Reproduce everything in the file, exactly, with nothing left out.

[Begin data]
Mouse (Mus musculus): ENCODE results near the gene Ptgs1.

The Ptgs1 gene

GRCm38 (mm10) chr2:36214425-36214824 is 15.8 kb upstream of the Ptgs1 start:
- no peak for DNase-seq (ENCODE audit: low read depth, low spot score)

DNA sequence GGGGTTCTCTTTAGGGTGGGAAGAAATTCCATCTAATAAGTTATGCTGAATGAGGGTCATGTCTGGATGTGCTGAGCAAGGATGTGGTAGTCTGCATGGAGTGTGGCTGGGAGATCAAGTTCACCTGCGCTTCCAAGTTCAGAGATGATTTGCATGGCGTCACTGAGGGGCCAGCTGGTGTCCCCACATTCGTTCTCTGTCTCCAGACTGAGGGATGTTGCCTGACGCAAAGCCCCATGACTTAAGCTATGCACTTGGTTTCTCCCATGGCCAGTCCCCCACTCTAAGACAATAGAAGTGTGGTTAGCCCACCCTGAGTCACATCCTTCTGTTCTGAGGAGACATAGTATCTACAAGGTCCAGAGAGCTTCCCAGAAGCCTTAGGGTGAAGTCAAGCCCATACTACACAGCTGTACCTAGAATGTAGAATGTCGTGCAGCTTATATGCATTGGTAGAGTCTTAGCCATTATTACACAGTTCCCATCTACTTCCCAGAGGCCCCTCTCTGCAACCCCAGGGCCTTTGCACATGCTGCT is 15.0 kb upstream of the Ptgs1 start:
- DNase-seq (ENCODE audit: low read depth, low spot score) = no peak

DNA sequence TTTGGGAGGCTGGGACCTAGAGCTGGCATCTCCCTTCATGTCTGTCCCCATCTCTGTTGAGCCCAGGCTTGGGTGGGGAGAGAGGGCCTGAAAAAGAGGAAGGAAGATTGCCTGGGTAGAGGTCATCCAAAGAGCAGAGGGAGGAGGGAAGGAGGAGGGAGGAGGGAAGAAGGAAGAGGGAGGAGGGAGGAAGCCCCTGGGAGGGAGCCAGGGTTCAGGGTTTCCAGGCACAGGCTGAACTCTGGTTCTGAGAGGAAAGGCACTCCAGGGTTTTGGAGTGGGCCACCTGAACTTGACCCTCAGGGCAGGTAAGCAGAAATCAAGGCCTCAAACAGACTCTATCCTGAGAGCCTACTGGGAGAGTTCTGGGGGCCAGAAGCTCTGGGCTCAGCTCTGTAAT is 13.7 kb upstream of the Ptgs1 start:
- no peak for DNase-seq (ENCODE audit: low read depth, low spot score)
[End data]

Mouse (Mus musculus): ENCODE results near the gene Ptgs1.

The Ptgs1 gene

GRCm38 (mm10) chr2:36214425-36214824 is 15.8 kb upstream of the Ptgs1 start:
- no peak for DNase-seq (ENCODE audit: low read depth, low spot score)

DNA sequence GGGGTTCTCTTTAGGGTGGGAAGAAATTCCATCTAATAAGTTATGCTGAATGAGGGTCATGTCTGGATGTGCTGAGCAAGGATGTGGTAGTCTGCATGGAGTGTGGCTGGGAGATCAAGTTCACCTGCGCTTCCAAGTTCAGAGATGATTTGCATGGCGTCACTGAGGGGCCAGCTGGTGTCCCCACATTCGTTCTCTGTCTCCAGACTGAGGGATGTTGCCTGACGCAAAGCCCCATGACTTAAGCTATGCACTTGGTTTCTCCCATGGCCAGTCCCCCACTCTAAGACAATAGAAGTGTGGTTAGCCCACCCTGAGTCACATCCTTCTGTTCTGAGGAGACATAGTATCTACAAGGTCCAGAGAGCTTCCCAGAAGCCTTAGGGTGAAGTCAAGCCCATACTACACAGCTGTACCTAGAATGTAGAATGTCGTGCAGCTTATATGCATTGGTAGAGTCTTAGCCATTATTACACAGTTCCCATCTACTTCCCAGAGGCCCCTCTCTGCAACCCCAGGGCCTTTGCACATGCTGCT is 15.0 kb upstream of the Ptgs1 start:
- DNase-seq (ENCODE audit: low read depth, low spot score) = no peak

DNA sequence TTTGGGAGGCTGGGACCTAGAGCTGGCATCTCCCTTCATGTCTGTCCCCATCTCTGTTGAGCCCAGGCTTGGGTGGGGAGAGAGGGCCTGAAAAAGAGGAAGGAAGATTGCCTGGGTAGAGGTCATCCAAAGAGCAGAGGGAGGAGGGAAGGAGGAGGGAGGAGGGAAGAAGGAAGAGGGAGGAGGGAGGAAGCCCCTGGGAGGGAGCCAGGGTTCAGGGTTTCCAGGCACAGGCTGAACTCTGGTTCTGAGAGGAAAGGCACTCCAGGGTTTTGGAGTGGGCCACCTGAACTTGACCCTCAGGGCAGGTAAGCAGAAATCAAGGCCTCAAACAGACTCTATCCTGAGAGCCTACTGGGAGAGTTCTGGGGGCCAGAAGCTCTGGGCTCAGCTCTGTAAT is 13.7 kb upstream of the Ptgs1 start:
- no peak for DNase-seq (ENCODE audit: low read depth, low spot score)